Legislating Social Change in an Islamic Society: Indonesia's Marriage Law

29 Pages Posted: 13 Feb 2015

See all articles by Mark Cammack

Mark Cammack

Southwestern Law School

Lawrence Young

Brigham Young University

Tim Heaton

Brigham Young University

Date Written: 1996

Abstract

In 1974 Indonesia passed a National Marriage Act that imposed a minimum marriage age of 16 for girls and 19 for boys. In this paper we evaluate the efficacy of the Act in achieving the objective of reducing the frequency of child marriage. We examine data from a large demographic survey which shows that statutory minimum age rules have had little if any direct effect on the rate of underage marriage by girls. The data show that while there has been a steady decline in the number of girls marrying below the age of 16, the marriage law has not had an appreciable effect on that trend. We interpret this “failure” of the law to affect behavior as resulting primarily from a popular conviction that a marriage is valid if performed in accordance with Islamic law, regardless of conflicting statutory requirements. But while the Marriage Act has not prevented the practices it prohibits on the model of direct legal intervention, it has, we believe, affected marriage age less directly. We suspect that the values of individual autonomy and choice embodied in the law, together with other modernizing influences, are challenging traditional beliefs about femininity and parental authority on which those practices were based.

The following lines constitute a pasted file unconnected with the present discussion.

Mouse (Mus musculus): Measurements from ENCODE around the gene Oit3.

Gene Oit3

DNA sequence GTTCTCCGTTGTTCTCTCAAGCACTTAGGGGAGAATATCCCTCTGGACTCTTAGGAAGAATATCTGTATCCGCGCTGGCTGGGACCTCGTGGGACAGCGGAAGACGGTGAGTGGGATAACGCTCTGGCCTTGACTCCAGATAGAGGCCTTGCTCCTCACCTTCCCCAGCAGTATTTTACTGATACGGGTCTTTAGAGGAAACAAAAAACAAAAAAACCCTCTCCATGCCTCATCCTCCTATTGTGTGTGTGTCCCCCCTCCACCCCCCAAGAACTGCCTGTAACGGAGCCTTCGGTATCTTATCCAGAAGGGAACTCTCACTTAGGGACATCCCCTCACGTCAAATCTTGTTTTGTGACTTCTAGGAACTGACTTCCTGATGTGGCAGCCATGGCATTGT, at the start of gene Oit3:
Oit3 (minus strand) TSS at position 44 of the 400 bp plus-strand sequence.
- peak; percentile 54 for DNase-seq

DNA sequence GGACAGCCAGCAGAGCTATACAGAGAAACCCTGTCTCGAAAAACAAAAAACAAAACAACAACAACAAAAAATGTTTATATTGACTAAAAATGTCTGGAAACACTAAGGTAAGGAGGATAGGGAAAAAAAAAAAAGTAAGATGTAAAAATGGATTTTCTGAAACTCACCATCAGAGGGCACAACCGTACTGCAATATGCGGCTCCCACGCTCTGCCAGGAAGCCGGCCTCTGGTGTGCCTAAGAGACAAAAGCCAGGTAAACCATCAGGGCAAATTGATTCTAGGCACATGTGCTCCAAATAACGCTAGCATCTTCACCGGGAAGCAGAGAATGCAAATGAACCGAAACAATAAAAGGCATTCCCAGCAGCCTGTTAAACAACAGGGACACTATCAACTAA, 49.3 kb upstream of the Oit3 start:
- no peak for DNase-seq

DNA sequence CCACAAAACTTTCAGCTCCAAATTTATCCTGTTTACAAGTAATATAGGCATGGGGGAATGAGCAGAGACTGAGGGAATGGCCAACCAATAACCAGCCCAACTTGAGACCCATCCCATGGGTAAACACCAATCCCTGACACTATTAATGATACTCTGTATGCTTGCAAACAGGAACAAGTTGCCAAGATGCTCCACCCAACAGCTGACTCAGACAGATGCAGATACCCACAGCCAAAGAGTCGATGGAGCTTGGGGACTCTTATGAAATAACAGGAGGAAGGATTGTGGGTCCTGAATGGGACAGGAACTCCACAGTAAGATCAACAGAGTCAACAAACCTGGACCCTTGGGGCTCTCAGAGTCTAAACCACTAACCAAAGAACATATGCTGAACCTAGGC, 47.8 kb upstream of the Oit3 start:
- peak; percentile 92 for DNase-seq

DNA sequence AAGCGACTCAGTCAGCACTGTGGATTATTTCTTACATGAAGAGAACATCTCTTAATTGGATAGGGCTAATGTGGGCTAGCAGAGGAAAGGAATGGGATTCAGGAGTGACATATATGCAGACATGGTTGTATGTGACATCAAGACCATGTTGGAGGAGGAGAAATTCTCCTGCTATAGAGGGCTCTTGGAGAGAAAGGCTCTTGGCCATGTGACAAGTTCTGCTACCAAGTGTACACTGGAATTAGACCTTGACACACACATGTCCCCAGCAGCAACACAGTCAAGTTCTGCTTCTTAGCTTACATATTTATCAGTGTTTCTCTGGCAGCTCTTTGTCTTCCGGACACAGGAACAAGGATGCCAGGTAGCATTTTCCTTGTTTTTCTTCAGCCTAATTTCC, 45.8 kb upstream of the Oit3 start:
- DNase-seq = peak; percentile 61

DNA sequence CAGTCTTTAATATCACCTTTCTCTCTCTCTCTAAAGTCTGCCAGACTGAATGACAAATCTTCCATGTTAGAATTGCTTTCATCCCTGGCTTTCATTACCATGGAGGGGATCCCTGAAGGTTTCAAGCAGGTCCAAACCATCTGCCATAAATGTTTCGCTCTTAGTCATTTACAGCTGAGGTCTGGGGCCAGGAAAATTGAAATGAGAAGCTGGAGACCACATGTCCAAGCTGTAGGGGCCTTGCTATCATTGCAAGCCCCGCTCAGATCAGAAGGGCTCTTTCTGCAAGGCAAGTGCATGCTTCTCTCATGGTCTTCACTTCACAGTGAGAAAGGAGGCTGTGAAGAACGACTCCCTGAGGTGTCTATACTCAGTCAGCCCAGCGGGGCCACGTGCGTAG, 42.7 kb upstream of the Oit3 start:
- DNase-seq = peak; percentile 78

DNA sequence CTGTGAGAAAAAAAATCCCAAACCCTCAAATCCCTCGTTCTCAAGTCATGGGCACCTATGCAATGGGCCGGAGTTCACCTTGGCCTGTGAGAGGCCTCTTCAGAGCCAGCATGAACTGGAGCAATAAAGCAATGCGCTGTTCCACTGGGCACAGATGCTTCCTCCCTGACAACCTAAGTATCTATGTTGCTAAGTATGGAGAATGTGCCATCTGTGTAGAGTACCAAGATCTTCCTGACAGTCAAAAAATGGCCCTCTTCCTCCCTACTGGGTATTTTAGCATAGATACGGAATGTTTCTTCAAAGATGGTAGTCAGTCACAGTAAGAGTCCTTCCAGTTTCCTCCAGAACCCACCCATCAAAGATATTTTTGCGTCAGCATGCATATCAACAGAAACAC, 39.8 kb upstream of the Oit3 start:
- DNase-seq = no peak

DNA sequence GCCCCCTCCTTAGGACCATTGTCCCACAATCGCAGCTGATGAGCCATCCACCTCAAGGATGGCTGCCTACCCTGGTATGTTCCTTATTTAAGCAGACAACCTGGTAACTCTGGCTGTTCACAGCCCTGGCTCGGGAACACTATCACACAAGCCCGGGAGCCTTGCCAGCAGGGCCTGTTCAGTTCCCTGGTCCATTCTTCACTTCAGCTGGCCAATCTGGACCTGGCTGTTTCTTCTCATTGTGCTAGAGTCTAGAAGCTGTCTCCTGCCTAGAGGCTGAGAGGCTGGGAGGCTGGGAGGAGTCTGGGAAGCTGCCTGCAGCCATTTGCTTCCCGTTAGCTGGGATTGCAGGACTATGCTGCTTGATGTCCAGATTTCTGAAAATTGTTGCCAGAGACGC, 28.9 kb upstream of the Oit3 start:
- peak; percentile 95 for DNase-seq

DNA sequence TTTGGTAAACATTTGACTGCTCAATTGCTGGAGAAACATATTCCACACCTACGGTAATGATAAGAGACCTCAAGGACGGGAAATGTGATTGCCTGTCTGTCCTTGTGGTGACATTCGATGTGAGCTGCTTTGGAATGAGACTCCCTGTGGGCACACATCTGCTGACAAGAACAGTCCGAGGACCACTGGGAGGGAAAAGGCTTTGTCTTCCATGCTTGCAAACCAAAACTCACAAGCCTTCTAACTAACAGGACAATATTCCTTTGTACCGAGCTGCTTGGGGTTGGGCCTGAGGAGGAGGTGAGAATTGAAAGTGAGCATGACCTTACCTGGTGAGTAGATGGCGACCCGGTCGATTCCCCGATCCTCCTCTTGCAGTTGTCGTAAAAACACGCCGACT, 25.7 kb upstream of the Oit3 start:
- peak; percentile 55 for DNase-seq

Suggested Citation

Cammack, Mark and Young, Lawrence and Heaton, Tim, Legislating Social Change in an Islamic Society: Indonesia's Marriage Law (1996). American Journal of Comparative Law, Vol. 44, No. 1, 1996. Available at SSRN: https://ssrn.com/abstract=2559576

Mark Cammack (Contact Author)

Southwestern Law School ( email )

3050 Wilshire Blvd.
Los Angeles, CA 90010
United States

Lawrence Young

Brigham Young University ( email )

Provo, UT 84602
United States

Tim Heaton

Brigham Young University ( email )

Provo, UT 84602
United States

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